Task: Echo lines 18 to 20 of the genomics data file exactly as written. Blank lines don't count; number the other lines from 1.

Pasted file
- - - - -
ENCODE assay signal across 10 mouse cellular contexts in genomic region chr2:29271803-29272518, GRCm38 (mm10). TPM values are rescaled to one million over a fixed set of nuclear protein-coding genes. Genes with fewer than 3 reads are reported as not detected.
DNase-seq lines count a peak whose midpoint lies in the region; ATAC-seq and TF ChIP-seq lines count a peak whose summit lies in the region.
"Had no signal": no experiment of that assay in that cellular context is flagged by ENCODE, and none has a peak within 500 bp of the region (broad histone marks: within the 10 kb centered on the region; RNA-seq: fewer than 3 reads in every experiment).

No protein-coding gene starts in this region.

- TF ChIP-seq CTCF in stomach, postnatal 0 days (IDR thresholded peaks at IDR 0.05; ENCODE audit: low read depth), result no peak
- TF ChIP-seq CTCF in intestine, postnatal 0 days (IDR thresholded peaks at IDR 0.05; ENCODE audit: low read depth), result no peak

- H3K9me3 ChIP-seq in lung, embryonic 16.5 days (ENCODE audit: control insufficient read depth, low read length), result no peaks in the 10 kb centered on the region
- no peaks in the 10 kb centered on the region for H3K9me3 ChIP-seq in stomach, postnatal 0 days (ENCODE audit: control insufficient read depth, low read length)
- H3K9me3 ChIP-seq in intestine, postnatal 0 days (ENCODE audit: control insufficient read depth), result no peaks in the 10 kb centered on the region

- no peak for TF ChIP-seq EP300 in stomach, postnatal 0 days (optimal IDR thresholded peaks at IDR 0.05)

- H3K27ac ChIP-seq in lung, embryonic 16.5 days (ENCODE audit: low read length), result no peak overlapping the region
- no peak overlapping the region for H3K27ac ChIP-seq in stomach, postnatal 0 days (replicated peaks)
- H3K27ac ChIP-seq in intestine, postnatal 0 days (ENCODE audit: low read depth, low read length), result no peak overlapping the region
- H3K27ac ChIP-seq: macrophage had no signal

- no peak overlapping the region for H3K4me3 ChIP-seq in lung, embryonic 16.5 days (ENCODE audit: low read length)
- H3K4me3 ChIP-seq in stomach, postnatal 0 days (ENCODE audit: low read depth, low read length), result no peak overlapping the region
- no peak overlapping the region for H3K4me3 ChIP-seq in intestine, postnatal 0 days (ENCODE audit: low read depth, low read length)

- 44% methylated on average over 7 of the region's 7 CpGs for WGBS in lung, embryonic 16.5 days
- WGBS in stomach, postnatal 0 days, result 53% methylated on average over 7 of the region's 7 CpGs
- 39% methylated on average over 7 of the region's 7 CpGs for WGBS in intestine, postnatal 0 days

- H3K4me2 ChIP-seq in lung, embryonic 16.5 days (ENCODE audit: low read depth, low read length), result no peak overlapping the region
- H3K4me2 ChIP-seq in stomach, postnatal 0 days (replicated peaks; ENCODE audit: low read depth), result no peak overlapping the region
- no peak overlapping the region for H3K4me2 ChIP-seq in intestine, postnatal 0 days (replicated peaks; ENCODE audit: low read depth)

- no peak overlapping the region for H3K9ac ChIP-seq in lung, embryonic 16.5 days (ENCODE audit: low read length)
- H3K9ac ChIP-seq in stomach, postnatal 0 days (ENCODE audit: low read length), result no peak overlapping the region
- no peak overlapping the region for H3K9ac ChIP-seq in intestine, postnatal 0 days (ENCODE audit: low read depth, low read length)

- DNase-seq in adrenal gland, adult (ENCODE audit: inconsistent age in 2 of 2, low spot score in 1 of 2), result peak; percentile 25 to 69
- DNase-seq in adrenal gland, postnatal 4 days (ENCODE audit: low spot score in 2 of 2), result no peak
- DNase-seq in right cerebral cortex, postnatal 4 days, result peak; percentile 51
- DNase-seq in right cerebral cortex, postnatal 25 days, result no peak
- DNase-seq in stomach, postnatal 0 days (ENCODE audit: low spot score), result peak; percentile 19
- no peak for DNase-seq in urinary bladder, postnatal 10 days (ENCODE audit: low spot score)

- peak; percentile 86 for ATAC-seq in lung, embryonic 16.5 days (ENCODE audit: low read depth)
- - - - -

- 44% methylated on average over 7 of the region's 7 CpGs for WGBS in lung, embryonic 16.5 days
- WGBS in stomach, postnatal 0 days, result 53% methylated on average over 7 of the region's 7 CpGs
- 39% methylated on average over 7 of the region's 7 CpGs for WGBS in intestine, postnatal 0 days